Licensed child care availability is up 21 percent in Juneau compared with last year, according to a local organization.
Child care providers and its supporters say that’s good news for a market that historically has struggled to meet demand.
Joy Lyon is the executive director the Association for the Education of Young Children, a Juneau-based organization that researches and provides services for child care in Southeast Alaska.
“We’re really excited that now we 21 percent more child care spaces than we did last year, at this time, so there’s an increase of 80-some spaces that is the result of three different initiatives.”
One of the big initiatives relaxed city zoning rules that apply to child care centers, which theJuneau Assembly passed late last year.
One change let at-home child and day care providers have up to 12 children, instead of eight, without needing a permit from the city.
“The zoning laws have led to four new group homes, so they’re able to provide support for more children,” Lyon said. “That’s the model we hope to encourage for the other 30 family child care providers, and then two new centers have started since last year, which has led to the increase. One of the centers would not have been able to start without that change to the zoning laws.”
That center is the Gehring Nursey School.
On a recent morning there, about a dozen babies and children are running around, eating snacks and preparing to paint. Some are crowding in a circle to listen for an impromptu story time.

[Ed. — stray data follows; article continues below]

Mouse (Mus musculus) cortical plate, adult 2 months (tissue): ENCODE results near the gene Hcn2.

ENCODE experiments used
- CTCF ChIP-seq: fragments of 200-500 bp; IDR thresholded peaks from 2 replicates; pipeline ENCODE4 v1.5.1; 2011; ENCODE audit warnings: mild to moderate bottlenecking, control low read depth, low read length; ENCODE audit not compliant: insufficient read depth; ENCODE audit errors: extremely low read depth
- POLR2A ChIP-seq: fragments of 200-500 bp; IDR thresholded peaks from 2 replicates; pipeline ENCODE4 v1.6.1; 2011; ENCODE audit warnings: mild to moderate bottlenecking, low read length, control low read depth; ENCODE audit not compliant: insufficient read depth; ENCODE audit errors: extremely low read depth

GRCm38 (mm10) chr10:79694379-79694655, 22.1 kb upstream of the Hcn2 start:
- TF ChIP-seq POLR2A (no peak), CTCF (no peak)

The five women that work at the day care also have their own children here. One teacher said watching her children grow up while working is a bonus.
Amy Myers is an administrator at the daycare. After getting pregnant two years, she said one of her first thoughts was: What about child care?
“I heard that there were waitlists for pretty much every day care,” she said, “and then not only were there waitlists for child care, there were no infant spots.”
She said if you’re lucky, the search starts early.
“So really it’s that moment you find out you’re pregnant, you have to get on a waitlist for somewhere,” Myers said.
Myers decided to be a stay-at-home mom, and eventually started working at the day care center.
Issy Kako-Gehring runs the center and said just two years ago, it couldn’t have existed under the city’s zoning rules for child care providers.
In 2014, she said she began meeting with Juneau Republican Rep. Cathy Muñoz and Juneau Assembly member Jesse Kiehl to address the issue. Those meetings eventually led to the zoning changes.
Two other initiatives have also contributed to additional childcare availability, Lyon said.
The first is the Hiring, Educating and Retaining Teaching Staff, or HEARTS initiative, which the city sponsors. The program’s goal is to the provide educational resources and help retain child care teachers.
The second initiative is a $1,000 grant that Lyon’s organization offers to new child care startups.
Kako-Gehring said families turning over is another factor.
“Part of that reason, I think, is that a lot of families are moving,” she said. “We’ve had at least 10 families in the last year, to move out of state, young families.”
Juneau has an aging community and the cost of child care here forces families to make important decisions, she said.
For mothers, she said, do you work and pay a thousand dollars a month for your child to be in day care, or do you stay home and watch them grow up?
“There’s a lot that’s involved in this 21 percent and it has to be looked at from every angle,” she said. “The 21 percent increase could also mean that less women are in the workforce.”
Kako-Gehring said her day care isn’t at capacity. That’s a good thing, she said; her workers aren’t overwhelmed. But when they do open a spot — it’s filled almost immediately.
A few other child care centers I called in Juneau had long waiting lists, too, especially for infants. But for the first time in five years, child care capacity in Juneau is rising.